The Lawyer Asia Pacific 150 is the only research report to provide a ranking of the top 100 independent local firms and top 50 global firms in the region. The report offers critical review of some of the fastest growing firms and their strategies, a country-by-country guide to leading legal advisers and legal services market trends, plus exclusive insight into the current business development opportunities in the Asia Pacific. Read more
This year, The Lawyer’s annual ranking of the largest UK law firms by turnover is available as an interactive, digital benchmarking tool. For the first time this will allow you to manipulate each data set against the metrics of your choice.
SOLICITORS were warned this week to provide the cash for their practising certificates or risk being struck off and sued by clients.
Lawyers who miss the 1 November deadline could be forced to pay back fees, it has emerged.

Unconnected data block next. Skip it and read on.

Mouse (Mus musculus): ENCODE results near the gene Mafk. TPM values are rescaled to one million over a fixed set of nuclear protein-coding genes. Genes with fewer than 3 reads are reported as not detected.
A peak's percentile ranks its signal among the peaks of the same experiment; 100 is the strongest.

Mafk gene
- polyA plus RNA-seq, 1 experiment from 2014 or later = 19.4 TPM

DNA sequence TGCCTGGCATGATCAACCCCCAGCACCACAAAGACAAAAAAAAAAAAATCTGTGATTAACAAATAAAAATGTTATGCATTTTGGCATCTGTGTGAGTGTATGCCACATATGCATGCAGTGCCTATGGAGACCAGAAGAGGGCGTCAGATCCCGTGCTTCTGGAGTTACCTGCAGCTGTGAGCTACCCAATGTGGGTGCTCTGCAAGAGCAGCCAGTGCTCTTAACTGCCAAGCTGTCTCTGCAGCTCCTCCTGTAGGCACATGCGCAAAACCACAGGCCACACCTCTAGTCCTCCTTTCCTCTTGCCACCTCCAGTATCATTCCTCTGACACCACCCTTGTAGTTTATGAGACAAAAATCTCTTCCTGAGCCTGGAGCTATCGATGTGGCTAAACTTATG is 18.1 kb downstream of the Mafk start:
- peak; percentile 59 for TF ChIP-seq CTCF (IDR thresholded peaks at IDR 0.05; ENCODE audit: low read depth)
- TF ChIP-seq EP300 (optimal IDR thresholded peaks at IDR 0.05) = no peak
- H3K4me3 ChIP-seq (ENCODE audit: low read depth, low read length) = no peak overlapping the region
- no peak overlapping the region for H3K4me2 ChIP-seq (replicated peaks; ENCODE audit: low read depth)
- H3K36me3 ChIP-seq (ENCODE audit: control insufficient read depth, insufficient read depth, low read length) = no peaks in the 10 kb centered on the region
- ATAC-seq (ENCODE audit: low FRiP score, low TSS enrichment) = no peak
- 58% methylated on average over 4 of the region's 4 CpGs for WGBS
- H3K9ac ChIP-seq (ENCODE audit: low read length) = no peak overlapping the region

Each year the Law Society cancels about 3,000 certificates. The majority are solicitors' who alert the society that they are no longer practising.
But Sarah Adams, manager of regulatory functions, says a few hundred who fail to respond to warning letters from the society have their certificates terminated and their names referred to the Solicitors' Complaints Bureau (SCB).
The Solicitors Act bars "unqualified persons", which includes those without certificates, from "recovering" costs.
Adams says it is "a moot point" whether clients could claim back fees from solicitors who had been late renewing.
She stresses that all certificates remain valid until they are cancelled by the society which usually gives a short period of grace before taking action.
This year certificates cost u495 with reduced rates available to lower turnover firms.
Those who practise without certificates are technically committing a disciplinary offence but a SCB spokeswoman says no figures are available for the number of solicitors disciplined on these grounds.
The society also passes on details to lending institutions, the Legal Aid Board and local law societies.
A LAB spokeswoman says: "We pay legal aid fees retrospectively. If we found that a solicitor had done a legal aid case without a practising certificate, we would be entitled not to pay."